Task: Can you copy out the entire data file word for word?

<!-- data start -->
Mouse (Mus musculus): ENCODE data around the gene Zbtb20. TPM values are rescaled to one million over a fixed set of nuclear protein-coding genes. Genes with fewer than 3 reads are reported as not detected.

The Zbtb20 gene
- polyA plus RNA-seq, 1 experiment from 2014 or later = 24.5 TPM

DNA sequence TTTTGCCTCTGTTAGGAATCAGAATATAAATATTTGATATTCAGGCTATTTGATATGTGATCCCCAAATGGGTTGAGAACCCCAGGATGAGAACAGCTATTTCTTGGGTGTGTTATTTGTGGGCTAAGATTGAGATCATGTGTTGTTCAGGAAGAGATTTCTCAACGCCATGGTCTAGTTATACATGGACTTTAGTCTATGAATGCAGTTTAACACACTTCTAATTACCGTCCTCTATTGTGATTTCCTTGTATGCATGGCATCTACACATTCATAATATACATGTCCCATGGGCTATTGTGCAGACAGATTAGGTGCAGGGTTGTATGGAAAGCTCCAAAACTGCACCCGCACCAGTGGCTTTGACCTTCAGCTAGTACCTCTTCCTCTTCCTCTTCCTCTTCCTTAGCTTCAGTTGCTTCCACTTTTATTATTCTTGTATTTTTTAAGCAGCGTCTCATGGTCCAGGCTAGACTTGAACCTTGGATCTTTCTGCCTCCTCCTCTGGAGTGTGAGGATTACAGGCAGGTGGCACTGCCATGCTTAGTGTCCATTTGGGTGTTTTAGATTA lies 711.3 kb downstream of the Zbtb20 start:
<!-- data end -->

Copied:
Mouse (Mus musculus): ENCODE data around the gene Zbtb20. TPM values are rescaled to one million over a fixed set of nuclear protein-coding genes. Genes with fewer than 3 reads are reported as not detected.

The Zbtb20 gene
- polyA plus RNA-seq, 1 experiment from 2014 or later = 24.5 TPM

DNA sequence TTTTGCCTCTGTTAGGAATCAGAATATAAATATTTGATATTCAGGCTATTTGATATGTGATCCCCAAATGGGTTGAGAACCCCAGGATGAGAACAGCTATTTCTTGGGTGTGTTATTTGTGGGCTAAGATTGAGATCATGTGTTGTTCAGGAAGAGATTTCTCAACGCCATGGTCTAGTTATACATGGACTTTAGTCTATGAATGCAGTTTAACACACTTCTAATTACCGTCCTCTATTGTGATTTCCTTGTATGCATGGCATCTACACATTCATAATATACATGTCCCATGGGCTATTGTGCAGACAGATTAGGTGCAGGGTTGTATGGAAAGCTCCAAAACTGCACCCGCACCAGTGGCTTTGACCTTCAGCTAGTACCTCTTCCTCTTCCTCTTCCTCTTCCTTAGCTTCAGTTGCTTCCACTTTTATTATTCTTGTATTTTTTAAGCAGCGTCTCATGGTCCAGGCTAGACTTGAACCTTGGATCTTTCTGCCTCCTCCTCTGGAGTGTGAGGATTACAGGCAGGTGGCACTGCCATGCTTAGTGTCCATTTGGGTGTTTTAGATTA lies 711.3 kb downstream of the Zbtb20 start: